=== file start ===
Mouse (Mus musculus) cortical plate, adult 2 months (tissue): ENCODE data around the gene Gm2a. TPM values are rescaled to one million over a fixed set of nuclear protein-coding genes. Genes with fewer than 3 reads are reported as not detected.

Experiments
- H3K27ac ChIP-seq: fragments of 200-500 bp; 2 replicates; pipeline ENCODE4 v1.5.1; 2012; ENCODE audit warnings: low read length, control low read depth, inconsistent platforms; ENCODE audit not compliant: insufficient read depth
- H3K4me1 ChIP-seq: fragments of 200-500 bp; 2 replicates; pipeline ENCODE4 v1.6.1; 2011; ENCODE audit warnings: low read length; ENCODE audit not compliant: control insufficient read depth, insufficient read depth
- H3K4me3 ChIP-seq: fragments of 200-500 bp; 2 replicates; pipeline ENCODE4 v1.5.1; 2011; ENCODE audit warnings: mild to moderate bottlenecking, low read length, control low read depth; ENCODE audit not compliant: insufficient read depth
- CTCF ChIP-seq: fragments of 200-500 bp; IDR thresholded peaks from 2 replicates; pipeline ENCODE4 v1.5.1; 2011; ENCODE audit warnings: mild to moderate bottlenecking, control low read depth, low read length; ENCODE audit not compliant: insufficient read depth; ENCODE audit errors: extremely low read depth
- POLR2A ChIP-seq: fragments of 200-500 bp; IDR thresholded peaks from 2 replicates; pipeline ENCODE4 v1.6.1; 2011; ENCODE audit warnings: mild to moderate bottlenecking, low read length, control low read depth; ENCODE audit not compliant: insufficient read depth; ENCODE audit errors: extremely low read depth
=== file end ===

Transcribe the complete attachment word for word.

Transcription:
Mouse (Mus musculus) cortical plate, adult 2 months (tissue): ENCODE data around the gene Gm2a. TPM values are rescaled to one million over a fixed set of nuclear protein-coding genes. Genes with fewer than 3 reads are reported as not detected.

Experiments
- H3K27ac ChIP-seq: fragments of 200-500 bp; 2 replicates; pipeline ENCODE4 v1.5.1; 2012; ENCODE audit warnings: low read length, control low read depth, inconsistent platforms; ENCODE audit not compliant: insufficient read depth
- H3K4me1 ChIP-seq: fragments of 200-500 bp; 2 replicates; pipeline ENCODE4 v1.6.1; 2011; ENCODE audit warnings: low read length; ENCODE audit not compliant: control insufficient read depth, insufficient read depth
- H3K4me3 ChIP-seq: fragments of 200-500 bp; 2 replicates; pipeline ENCODE4 v1.5.1; 2011; ENCODE audit warnings: mild to moderate bottlenecking, low read length, control low read depth; ENCODE audit not compliant: insufficient read depth
- CTCF ChIP-seq: fragments of 200-500 bp; IDR thresholded peaks from 2 replicates; pipeline ENCODE4 v1.5.1; 2011; ENCODE audit warnings: mild to moderate bottlenecking, control low read depth, low read length; ENCODE audit not compliant: insufficient read depth; ENCODE audit errors: extremely low read depth
- POLR2A ChIP-seq: fragments of 200-500 bp; IDR thresholded peaks from 2 replicates; pipeline ENCODE4 v1.6.1; 2011; ENCODE audit warnings: mild to moderate bottlenecking, low read length, control low read depth; ENCODE audit not compliant: insufficient read depth; ENCODE audit errors: extremely low read depth